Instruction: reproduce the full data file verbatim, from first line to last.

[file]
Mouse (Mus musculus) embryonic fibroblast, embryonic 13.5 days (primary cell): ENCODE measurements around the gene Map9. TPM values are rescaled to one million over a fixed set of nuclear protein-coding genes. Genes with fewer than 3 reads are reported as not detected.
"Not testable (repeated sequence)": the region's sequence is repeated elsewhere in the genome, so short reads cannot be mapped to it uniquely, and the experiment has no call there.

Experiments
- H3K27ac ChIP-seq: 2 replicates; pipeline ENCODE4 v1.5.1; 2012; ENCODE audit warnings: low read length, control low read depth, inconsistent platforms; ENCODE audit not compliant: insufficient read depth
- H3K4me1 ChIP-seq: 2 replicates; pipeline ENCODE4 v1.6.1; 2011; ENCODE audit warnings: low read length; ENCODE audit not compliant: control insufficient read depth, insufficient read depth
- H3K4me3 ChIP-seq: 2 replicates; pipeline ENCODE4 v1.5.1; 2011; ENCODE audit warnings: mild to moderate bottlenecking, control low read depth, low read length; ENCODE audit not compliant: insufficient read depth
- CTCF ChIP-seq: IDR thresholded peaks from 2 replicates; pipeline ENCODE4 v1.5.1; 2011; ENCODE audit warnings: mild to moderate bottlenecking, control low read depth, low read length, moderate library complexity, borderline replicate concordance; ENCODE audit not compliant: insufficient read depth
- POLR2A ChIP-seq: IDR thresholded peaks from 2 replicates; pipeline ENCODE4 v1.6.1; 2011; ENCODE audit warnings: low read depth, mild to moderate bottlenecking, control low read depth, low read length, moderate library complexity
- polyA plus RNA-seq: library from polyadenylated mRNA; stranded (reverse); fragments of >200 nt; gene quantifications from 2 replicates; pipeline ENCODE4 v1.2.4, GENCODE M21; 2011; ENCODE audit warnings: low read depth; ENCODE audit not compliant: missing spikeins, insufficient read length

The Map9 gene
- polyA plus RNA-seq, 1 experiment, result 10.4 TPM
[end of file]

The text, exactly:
Mouse (Mus musculus) embryonic fibroblast, embryonic 13.5 days (primary cell): ENCODE measurements around the gene Map9. TPM values are rescaled to one million over a fixed set of nuclear protein-coding genes. Genes with fewer than 3 reads are reported as not detected.
"Not testable (repeated sequence)": the region's sequence is repeated elsewhere in the genome, so short reads cannot be mapped to it uniquely, and the experiment has no call there.

Experiments
- H3K27ac ChIP-seq: 2 replicates; pipeline ENCODE4 v1.5.1; 2012; ENCODE audit warnings: low read length, control low read depth, inconsistent platforms; ENCODE audit not compliant: insufficient read depth
- H3K4me1 ChIP-seq: 2 replicates; pipeline ENCODE4 v1.6.1; 2011; ENCODE audit warnings: low read length; ENCODE audit not compliant: control insufficient read depth, insufficient read depth
- H3K4me3 ChIP-seq: 2 replicates; pipeline ENCODE4 v1.5.1; 2011; ENCODE audit warnings: mild to moderate bottlenecking, control low read depth, low read length; ENCODE audit not compliant: insufficient read depth
- CTCF ChIP-seq: IDR thresholded peaks from 2 replicates; pipeline ENCODE4 v1.5.1; 2011; ENCODE audit warnings: mild to moderate bottlenecking, control low read depth, low read length, moderate library complexity, borderline replicate concordance; ENCODE audit not compliant: insufficient read depth
- POLR2A ChIP-seq: IDR thresholded peaks from 2 replicates; pipeline ENCODE4 v1.6.1; 2011; ENCODE audit warnings: low read depth, mild to moderate bottlenecking, control low read depth, low read length, moderate library complexity
- polyA plus RNA-seq: library from polyadenylated mRNA; stranded (reverse); fragments of >200 nt; gene quantifications from 2 replicates; pipeline ENCODE4 v1.2.4, GENCODE M21; 2011; ENCODE audit warnings: low read depth; ENCODE audit not compliant: missing spikeins, insufficient read length

The Map9 gene
- polyA plus RNA-seq, 1 experiment, result 10.4 TPM